If you’re not prepared to take on the added risk and costs, becoming a company trucker is always a viable option.
Trucking rates per mile 2023 FAQs:
Here are the top questions truckers have in 2023:
- Do trucking companies pay for empty miles?
- What is a good rate per mile for trucking companies to charge?
- What is the going rate for trucking per mile?
- Why are trucking rates so low?
- How much do owner-operators make per mile?
- How much does a freight broker charge per load?
Do trucking companies pay for empty miles?
Empty miles, also known as non-revenue or deadhead miles, are miles garnered by the truck when it isn’t earning any revenue.
Based on our observations, this happens when there’s a load to the destination but no load back. Empty miles range from 33 – 40% of total miles driven, making them very wasteful for your trucking business.
To avoid empty miles, try to minimize any unnecessary movement of goods and improve your scheduling so that your trucks are carrying a load as often as possible.
What is a good rate per mile for trucking companies to charge?
After putting it to the test, it is difficult to determine an average rate for trucking rates per mile, but if you keep up with industry news, you’ll always have a good idea of average trucking rates.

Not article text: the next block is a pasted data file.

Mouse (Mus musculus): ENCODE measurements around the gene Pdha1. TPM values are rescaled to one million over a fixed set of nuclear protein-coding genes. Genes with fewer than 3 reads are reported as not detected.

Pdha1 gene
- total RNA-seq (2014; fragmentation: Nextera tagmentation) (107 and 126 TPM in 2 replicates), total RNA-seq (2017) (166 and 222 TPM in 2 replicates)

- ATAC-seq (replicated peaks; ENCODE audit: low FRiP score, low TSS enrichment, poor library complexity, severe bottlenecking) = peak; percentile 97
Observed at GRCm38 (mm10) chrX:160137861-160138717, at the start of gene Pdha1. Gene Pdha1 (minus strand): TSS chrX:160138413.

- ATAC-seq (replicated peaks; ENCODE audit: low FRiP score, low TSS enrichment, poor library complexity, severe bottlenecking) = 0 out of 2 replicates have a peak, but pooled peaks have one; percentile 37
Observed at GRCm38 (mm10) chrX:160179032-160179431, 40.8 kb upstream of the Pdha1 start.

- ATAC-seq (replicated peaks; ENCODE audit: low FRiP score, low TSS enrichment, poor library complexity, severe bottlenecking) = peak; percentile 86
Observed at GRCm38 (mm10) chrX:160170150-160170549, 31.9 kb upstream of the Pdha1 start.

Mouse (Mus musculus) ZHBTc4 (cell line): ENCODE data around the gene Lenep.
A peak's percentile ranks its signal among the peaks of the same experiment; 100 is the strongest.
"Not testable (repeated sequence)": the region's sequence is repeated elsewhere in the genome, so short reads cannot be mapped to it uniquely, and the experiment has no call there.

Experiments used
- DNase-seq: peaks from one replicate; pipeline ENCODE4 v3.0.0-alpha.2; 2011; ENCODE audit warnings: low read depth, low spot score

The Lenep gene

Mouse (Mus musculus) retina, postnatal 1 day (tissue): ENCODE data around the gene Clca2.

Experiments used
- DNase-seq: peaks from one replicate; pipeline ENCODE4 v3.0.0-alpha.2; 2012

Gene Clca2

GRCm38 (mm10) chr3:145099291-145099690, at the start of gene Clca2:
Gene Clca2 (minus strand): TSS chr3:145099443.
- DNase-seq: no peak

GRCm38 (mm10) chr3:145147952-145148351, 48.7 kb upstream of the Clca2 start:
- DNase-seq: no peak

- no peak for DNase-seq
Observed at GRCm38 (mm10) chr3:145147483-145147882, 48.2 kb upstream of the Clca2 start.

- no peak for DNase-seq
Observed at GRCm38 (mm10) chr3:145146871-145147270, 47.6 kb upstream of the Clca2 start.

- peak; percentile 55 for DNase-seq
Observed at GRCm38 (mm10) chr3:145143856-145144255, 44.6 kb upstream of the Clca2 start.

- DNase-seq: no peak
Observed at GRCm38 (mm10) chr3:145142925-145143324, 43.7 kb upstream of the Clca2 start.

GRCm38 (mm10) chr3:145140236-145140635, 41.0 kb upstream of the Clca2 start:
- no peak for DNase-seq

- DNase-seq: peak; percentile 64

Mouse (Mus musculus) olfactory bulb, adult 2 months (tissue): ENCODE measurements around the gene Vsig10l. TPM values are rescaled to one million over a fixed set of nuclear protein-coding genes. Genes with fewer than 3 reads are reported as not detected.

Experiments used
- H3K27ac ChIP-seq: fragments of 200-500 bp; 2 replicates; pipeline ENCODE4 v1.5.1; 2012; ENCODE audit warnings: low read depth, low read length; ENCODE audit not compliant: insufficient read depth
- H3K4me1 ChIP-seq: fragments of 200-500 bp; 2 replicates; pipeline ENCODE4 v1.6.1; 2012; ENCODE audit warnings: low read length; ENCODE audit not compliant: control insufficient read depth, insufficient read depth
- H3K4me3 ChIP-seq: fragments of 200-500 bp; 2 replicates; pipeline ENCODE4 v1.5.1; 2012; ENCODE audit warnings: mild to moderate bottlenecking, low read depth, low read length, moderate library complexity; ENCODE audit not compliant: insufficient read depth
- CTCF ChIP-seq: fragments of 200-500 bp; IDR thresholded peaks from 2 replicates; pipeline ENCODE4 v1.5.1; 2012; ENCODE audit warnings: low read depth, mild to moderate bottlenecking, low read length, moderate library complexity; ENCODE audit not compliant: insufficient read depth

To answer your question on what is the going rate per mile for trucking — current trucking rates per mile 2023 averages are:
- Van rates are at $2.76 per mile.
- Reefer rates are $3.19 per mile.
- Flatbed rates are at $3.14 per mile.
Keep in mind that these are just average per mile trucking rated, and your business may profit from a different rate. Based on our observations, providing the lowest rates may not be enough to bring your revenue, but a rate that’s too high may price you out of the competition.
The same goes for how much you offer your drivers. As per our expertise, you need to know what is the average rate per mile for truck drivers in your area so you can be fair as well as competitive when it comes to wages.
What is the going rate for trucking per mile?
The average going rates for trucking per mile are:
- Average van rates: Between $2.30 and $2.86 per mile on average.
- Reefer truck rates: $3.19 per mile on average.
- Flatbed truck rates: $3.14 per mile on average.
Many things influence trucking freight rates. Some key factors include:
- Distance to destination, including any detours, if applicable.
- Shipment weight, with heavier loads fetching higher per-mile rates.
- Shipment density, which influences how much space you need in the truck.
- Freight class, a measure of transportability set by the National Motor Freight Classification (NMFC).
- Shipping deadline.
- Additional charges like loading and unloading as well as warehouse storage fees.
Why are trucking rates so low?
Our findings show that recent trucking rates are low because of a larger supply compared to the available demand.
When the pandemic began, people needed more things shipped, and the for-hire trucking market soared. Trucking companies started large recruiting drives, and many people decided to start trucking businesses of their own.